All of these are quality seeds, but Bigdena is a more expensive F1 hybrid. Though Bigdena has a higher price tag, Matteson/Schick achieved high enough yields such that seed cost equaled 1% of revenue; a small factor in production costs. However, if Bigdena seeds went unused or transplants failed, the seed cost would quickly diminish profitability.
Conclusions and Next Steps
Matteson/Schick and Faux each compared two tomato varieties in randomized, replicated trials their high tunnels. Matteson/Schick, in a heated high tunnel, compared Big Beef and Bigdena (hybrids), while Faux compared Black Krim and Italian Heirloom (open-pollinated heirlooms). At Matteson/Schick’s, Big Beef had statistically higher yield until July 9, at which point cumulative yield from Bigdena caught up, and yields between the two varieties were not statistically different. Bigdena’s fruit, however, held its size better throughout the season, while Big Beef produced larger tomatoes early and smaller fruits at the end of the season. At Faux, end-of-season yields were not statistically different between the two varieties, and the varieties both had an average fruit size of 0.62 lb/fruit.
Schick and Matteson want tomatoes ready early in the season, and Big Beef is an early starter. However, the combination with Bigdena has advantages, too. “Big Beef has better name recognition at the farmers market, and its harvest started sooner. But it seems to do the traditional bell curve for harvest with tomato size declining as the season goes along which decreases the amount that can be sold to restaurant customers and more have to go to seconds,” said Schick. She continued, “It seemed to us that Bigdena has two flushes. Its harvest starts later than Big Beef, has a flush (in July), then has another one later (in late August).”
Faux noted that “if you can only pick one heirloom tomato variety, it should be Italian Heirloom.” In past years, Faux’s farm records indicate that fruit size of Italian heirloom was typically 0.75 lb/fruit, and that he typically expects 20 fruit/plant. In comparison to his expectations, 2018 was a mediocre tomato season. Faux also notes that the plants themselves are on the small-side and a “bit wispy”, but the production from them is excellent. The only issue he has with Italian Heirloom is occasional sunscald because there is less leaf cover.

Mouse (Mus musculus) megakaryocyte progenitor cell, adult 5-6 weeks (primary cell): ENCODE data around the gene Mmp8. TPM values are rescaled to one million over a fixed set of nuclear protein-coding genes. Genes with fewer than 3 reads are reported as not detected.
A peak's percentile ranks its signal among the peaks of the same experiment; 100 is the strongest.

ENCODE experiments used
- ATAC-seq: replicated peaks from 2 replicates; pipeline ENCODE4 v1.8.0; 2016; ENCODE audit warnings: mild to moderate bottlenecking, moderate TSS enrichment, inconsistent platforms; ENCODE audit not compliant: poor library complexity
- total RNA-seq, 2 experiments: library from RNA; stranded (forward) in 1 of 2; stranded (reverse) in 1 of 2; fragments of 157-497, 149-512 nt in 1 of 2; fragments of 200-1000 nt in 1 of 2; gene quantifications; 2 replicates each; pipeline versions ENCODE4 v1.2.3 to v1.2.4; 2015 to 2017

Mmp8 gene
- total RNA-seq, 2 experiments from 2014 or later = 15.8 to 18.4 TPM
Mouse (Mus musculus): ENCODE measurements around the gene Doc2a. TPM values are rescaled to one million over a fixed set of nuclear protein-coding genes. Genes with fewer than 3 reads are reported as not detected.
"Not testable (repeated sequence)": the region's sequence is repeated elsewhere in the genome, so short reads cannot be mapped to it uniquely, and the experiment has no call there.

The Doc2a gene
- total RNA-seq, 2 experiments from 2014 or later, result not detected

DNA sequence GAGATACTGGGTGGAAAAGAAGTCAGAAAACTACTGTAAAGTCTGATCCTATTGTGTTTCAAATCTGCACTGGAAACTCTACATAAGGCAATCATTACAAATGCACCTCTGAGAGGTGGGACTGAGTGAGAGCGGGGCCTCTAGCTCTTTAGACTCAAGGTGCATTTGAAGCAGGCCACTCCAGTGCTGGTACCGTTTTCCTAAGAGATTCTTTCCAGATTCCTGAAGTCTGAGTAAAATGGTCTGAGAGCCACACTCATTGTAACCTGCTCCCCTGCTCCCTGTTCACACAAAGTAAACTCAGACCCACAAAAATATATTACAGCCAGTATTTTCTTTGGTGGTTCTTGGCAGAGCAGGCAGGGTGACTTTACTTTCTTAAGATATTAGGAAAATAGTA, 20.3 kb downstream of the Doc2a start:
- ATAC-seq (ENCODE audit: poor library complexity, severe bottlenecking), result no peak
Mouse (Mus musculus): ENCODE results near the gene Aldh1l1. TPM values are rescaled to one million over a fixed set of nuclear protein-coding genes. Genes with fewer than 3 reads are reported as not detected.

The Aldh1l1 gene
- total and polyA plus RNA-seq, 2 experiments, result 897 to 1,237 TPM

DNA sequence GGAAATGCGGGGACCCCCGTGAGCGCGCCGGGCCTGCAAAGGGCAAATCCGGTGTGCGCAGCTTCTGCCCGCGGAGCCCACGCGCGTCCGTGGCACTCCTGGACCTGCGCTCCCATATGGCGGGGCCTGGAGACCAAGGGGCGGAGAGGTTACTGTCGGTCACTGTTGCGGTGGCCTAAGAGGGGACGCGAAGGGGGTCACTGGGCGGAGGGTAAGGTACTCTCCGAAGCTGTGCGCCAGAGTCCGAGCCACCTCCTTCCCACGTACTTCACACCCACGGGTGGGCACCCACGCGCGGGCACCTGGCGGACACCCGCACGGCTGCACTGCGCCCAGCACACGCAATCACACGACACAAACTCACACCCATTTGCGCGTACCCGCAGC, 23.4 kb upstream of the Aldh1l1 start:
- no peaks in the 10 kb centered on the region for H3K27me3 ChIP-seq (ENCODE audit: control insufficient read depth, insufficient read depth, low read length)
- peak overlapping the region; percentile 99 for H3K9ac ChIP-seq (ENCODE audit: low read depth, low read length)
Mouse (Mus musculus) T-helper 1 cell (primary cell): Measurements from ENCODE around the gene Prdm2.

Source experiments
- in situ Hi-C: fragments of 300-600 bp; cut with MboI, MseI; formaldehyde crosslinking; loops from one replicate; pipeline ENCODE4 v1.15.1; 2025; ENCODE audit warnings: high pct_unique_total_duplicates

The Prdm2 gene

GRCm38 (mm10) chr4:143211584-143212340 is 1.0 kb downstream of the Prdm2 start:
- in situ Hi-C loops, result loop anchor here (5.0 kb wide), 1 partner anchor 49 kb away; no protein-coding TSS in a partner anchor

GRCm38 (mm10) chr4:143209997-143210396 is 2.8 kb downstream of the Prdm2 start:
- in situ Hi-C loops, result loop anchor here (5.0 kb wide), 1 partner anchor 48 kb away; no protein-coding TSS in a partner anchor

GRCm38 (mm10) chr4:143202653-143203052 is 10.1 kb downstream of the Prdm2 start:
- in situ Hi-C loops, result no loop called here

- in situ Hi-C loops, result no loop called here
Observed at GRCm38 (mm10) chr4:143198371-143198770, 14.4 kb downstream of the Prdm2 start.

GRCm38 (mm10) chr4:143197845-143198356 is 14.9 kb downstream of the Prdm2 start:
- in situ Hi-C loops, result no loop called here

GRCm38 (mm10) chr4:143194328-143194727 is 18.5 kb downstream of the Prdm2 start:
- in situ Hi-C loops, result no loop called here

Faux prefers Black Krim for a gourmet tomato. Also a smaller plant, he notes that they like warmer and drier weather; the opposite of the 2018 growing season. He also noted that because they are a black variety (rose-colored with greening/blackish shoulders), deciding when they are ripe is more difficult.
Appendix – Weather Conditions
- Kolbe, L., T. Landgraf and M. Quee. 2016. Determinate Tomato in High Tunnel, Variety Trial. Practical Farmers of Iowa Cooperators’ Program. https://practicalfarmers.org/research/determinate-tomato-in-high-tunnel-variety-trial/ (accessed April 2019).
- Kolbe, L., T. Landgraf, L. Matteson, M. Quee and R. Schick. 2017. Tomato in High Tunnel, Variety Trial. Practical Farmes of Iowa Cooperators’ Program. https://practicalfarmers.org/research/tomato-in-high-tunnel-variety-trial/ (accessed April 2019).
- Iowa Environmental Mesonet. 2019. Iowa Environmental Mesonet. Iowa State University Department of Agronomy. http://mesonet.agron.iastate.edu/
(accessed March 2019).